I think that last minute sewing has become a bit of a Frocktails tradition for many people. I happened to have a bit of time up my sleeve, and plenty of patterns and fabrics at my disposal, so I began Frocktails sewing weeks ahead of the actual date. My first dilemma was about what to make.
I did of course ask the hive mind of Instagram to help me decide, but that didn’t end up helping at all as opinions were divided between all four patterns. So I just picked one and started sewing. As it turned out, it was very fast to make. So I picked out another one, and sewed that. Then a third. Then a fourth. And on the day of Frocktails? I sewed the fifth.
I’ve already shown you one of the dresses that I made – the Flutter dress. But this one is the dress that I eventually chose to wear. It’s Simplicity 1733, sleeveless and full length.
The fabric is from Darn Cheap Fabrics (yes, from the $2 table). It’s a lovely slinky poly/spandex knit, in a coral that works beautifully with my colouring. It’s the same fabric that I used for Clare’s top.
You’ve heard the details of Simplicity 1733 before in this post and this one, so
I’ll mostly share some photos. I did remember to take one mid construction of the bodice – this might help some of you to better visualise the way that the front twist goes together.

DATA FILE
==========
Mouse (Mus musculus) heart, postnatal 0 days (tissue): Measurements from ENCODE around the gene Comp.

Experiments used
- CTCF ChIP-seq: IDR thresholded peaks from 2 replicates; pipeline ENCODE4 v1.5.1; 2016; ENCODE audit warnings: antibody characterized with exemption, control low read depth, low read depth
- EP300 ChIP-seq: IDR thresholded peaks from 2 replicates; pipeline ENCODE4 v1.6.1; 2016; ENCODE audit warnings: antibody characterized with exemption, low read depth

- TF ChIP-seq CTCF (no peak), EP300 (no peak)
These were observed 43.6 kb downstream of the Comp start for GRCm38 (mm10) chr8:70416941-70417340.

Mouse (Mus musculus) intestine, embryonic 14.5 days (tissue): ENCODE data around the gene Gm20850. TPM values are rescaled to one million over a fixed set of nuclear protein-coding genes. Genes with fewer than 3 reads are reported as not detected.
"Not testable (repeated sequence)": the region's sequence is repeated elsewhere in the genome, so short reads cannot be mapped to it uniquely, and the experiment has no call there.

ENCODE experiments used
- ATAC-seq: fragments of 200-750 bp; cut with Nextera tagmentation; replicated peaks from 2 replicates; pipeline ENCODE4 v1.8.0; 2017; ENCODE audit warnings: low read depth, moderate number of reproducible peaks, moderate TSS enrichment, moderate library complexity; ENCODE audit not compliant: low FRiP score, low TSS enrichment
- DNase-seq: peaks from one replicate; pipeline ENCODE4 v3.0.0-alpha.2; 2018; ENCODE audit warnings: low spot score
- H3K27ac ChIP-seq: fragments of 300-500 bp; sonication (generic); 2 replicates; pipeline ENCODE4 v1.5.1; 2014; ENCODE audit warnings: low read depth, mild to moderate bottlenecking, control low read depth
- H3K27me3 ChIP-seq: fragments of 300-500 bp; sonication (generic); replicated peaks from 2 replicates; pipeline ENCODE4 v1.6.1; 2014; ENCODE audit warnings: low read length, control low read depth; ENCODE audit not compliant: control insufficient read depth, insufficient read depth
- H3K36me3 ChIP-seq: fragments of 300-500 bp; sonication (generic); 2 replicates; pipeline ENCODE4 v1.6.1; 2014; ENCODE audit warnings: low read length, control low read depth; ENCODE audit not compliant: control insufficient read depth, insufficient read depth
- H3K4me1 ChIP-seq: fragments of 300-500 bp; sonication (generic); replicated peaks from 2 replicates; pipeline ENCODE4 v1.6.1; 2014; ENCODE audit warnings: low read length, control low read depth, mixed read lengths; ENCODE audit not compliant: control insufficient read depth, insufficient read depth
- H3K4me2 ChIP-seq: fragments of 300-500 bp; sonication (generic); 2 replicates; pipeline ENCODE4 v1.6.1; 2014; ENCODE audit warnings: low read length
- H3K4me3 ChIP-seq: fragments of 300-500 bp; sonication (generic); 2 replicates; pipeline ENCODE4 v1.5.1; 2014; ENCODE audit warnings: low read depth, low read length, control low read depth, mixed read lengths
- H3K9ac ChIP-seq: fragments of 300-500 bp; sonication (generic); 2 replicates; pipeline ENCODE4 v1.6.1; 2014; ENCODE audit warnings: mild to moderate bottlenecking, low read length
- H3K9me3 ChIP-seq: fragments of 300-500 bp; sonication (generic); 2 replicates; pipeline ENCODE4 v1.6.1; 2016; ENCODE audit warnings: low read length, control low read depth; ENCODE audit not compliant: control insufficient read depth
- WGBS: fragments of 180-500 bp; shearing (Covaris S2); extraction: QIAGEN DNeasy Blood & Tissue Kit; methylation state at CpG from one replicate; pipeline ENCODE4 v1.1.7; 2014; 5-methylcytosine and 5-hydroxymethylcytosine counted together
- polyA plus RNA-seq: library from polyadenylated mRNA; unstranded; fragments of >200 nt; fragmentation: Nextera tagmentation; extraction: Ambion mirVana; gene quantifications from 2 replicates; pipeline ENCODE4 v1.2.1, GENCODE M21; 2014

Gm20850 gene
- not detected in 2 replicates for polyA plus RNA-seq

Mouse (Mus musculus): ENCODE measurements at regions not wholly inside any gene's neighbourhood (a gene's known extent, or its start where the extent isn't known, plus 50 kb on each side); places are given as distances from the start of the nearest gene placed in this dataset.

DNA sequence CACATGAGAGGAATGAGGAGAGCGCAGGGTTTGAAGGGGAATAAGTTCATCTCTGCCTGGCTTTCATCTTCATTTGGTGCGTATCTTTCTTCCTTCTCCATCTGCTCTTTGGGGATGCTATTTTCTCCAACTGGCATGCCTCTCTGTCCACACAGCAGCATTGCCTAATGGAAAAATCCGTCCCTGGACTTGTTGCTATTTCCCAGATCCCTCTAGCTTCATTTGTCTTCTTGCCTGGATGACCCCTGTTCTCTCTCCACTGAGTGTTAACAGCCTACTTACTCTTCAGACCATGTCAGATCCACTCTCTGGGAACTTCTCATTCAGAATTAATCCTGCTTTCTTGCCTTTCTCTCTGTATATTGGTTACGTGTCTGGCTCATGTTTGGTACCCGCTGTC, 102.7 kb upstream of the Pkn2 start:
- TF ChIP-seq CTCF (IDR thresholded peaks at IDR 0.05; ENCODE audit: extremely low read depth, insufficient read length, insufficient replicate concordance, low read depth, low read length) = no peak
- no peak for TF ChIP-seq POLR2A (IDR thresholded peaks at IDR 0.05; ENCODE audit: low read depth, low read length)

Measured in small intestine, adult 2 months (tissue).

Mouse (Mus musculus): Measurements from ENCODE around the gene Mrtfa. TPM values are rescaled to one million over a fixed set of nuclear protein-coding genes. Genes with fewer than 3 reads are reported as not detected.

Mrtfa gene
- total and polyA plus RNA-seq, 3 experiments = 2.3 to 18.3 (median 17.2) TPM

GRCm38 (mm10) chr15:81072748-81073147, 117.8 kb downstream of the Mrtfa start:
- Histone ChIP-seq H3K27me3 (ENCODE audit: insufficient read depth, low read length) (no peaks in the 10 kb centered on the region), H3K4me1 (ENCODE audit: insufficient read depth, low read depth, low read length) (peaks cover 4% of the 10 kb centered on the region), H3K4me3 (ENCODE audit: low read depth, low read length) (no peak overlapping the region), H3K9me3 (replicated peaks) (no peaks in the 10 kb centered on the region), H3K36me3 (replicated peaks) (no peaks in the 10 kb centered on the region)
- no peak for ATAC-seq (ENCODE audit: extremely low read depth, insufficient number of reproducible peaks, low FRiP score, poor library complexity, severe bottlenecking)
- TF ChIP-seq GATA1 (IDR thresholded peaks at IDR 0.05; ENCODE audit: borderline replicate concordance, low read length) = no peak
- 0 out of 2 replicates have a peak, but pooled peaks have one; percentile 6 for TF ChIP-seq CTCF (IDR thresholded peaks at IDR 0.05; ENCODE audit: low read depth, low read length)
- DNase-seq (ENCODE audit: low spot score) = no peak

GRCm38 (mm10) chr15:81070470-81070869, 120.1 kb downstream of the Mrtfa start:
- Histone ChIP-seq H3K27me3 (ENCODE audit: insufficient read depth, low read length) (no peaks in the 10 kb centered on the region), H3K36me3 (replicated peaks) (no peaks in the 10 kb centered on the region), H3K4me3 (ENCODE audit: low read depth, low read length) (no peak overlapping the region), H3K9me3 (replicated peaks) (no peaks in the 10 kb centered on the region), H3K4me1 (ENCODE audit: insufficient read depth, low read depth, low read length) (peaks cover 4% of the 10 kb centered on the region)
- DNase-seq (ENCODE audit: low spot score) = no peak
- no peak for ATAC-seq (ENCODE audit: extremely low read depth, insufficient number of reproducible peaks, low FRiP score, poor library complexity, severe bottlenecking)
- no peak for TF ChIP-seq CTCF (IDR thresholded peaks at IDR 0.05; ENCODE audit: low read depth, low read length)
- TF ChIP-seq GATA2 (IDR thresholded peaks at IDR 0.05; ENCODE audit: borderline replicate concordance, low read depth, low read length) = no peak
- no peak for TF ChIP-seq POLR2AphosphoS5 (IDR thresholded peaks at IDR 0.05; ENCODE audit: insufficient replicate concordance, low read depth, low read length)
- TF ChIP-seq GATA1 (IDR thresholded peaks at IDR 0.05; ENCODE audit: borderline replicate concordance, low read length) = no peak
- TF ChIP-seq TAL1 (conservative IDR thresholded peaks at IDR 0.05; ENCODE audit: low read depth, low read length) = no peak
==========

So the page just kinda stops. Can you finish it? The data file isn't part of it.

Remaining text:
I had my hair curled especially for the event as a bit of a lark. I wasn’t expecting to like it, but figured that I could wash it out if it looked terrible. I don’t think that I’ve had curls since a spiral perm in 1990. Anyway, I decided that it was a lot of fun, and others said nice things about it on the night! I might try it again one day. I actually felt a little bit “old Hollywood glam” with this dress and hair combination.
I also sewed a simple embroidered mesh shrug to wear with my dress in case I got a little chilly. I used a remnant that was in stash, using the full width of the fabric so that the embroidered edges of the selvedges became the sleeve edges.
This is a very simple shrug to make, and there are loads of tutorials on the internet explaining how to do it. Google “sew one seam shrug” or “sew shrug tutorial” or “free shrug pattern” etc and you’ll find something like this that will work for you. Essentially it is a rectangle folded in half and seamed from one wrist to the other BUT with a gap left in the centre for the body. The edges of the gap can be simply turned and hemmed, or you can do what I did and use some fabric to bind the opening (like you’d do the neck of a knit top).
To wear it, you just put your arms through the sleeves and the opening just curves around your back and neck. It does need soft and stretchy fabric to work effectively.
As it turned out, I was warm enough without my shrug. So, to finish off, just a few more photos from Frocktails by Louisa Jones Photography.
The signature drink this time was the Tailor’s Tack. I can’t remember what was in it, but it was delicious!
Thanks to Kat, Libby and Renee for organising the night – and to the ladies who coordinated some of the events around Frocktails, such as Friday night dinner, Sunday breakfast, and the epic fabric shopping trip (well done Anna!). I couldn’t make it to the surrounding events, but the word was that they were all great fun!
The four of us work at the same place – but met through sewing! We pretty much never run into one another at work.
(and no, I am not wearing Spanx).